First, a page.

7. Husband-respondent’s learned Counsel argued that no direct evidence can be adduced about the illicit relationship of two persons. Only circumstances can be proved, wherefrom inference is to be drawn that those two persons must be having illicit relations. Husband-respondent has proved all those circumstances. His wife is openly residing with his younger brother in the same house. They are moving to different places in the society together. What else the husband was required to prove. Even his mother has supported his cause and has deposed that appellant-wife is living as a wife with her another son Jaswant Singh. He also argued that Jaswant Singh-respondent could not muster courage to enter the witness-box to deny the said allegations. Appellant-wife could also have examined her own sister to rebut the evidence adduced by the husband-respondent, but Jaswant Singh and his wife could not dare to enter the witness-box. This circumstance also lends support to the evidence adduced by the husband-respondent.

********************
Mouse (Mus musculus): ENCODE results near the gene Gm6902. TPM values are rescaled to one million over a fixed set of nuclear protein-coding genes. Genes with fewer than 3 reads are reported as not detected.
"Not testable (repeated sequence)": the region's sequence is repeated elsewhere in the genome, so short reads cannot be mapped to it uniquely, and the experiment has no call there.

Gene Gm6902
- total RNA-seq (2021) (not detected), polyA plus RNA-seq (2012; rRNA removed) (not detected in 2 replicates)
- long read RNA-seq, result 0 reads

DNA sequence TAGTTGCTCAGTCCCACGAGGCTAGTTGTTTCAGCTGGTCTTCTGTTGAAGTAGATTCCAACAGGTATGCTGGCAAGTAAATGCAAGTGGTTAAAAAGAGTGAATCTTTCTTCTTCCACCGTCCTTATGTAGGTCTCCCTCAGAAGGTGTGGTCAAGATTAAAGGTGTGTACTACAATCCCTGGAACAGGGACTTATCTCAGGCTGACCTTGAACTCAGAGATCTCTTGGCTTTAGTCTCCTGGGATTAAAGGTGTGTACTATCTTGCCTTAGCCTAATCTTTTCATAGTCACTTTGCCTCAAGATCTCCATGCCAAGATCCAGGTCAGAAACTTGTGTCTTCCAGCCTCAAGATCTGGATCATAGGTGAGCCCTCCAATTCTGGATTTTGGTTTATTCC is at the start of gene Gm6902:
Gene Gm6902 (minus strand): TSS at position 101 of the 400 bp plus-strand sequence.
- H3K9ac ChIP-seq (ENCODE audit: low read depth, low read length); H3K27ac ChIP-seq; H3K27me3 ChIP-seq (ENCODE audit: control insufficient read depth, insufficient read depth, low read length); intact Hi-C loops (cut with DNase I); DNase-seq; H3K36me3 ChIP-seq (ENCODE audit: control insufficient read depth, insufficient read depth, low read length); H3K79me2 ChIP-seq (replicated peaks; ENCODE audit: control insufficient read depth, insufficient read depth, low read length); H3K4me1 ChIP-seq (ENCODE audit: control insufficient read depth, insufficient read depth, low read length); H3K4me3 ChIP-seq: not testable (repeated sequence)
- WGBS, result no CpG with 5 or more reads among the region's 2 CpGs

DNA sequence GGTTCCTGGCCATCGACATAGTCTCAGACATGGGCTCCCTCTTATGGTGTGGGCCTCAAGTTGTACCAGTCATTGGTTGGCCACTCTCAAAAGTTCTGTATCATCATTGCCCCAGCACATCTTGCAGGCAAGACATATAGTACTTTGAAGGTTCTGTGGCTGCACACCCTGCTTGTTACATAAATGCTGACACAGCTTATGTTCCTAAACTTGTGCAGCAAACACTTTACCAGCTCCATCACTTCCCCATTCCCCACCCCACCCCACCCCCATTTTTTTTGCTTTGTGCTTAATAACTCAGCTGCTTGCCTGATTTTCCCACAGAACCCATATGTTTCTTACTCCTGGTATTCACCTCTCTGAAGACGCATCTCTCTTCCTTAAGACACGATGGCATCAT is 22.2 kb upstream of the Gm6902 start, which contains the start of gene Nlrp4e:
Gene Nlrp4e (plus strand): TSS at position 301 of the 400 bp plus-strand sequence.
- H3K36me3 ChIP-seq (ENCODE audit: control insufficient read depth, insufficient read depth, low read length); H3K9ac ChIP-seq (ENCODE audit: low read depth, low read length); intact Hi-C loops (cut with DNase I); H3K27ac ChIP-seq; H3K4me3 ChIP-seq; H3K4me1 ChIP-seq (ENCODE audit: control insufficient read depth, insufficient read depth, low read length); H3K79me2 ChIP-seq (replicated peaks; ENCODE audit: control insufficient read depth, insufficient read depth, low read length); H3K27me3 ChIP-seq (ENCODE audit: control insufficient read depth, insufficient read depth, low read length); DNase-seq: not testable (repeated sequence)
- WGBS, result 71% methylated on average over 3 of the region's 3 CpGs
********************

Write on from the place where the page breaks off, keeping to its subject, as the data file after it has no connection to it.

8. Husband-respondent’s learned Counsel also submitted that the husband has also proved the ground of cruelty. The cruel behaviour of the wife is proved by the statements of the husband, his mother and one tenant Raj Paul PW-2. There was no reason to disbelieve or discredit this evidence. Hence, according to him, the Matrimonial Court has rightly decided both these issues in husband’s favour and has rightly granted him a decree of divorce.